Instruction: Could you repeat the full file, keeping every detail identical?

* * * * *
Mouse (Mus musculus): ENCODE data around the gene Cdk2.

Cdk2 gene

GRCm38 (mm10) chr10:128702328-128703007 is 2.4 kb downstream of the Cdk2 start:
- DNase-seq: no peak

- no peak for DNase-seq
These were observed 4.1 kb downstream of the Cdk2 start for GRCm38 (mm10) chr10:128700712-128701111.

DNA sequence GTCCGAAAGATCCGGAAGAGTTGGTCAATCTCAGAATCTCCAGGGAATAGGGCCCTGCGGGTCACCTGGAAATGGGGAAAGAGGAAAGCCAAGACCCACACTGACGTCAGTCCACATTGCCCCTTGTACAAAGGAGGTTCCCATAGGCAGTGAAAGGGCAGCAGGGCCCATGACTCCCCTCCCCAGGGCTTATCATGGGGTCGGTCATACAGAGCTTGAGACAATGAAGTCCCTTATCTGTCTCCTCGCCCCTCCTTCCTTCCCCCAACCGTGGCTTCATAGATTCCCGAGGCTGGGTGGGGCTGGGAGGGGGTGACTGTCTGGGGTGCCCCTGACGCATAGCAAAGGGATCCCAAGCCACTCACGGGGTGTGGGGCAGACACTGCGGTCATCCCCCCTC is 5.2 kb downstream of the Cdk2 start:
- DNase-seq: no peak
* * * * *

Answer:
Mouse (Mus musculus): ENCODE data around the gene Cdk2.

Cdk2 gene

GRCm38 (mm10) chr10:128702328-128703007 is 2.4 kb downstream of the Cdk2 start:
- DNase-seq: no peak

- no peak for DNase-seq
These were observed 4.1 kb downstream of the Cdk2 start for GRCm38 (mm10) chr10:128700712-128701111.

DNA sequence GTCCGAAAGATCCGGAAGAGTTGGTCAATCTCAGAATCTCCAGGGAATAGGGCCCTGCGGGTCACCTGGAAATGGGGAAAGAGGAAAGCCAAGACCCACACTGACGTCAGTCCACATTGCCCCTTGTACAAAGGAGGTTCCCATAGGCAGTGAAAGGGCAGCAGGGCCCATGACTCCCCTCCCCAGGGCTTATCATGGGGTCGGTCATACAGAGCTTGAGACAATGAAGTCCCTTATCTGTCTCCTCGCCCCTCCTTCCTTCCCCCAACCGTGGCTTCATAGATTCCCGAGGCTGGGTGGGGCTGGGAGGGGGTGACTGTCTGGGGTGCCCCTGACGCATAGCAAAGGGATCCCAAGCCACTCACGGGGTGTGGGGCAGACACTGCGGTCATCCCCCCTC is 5.2 kb downstream of the Cdk2 start:
- DNase-seq: no peak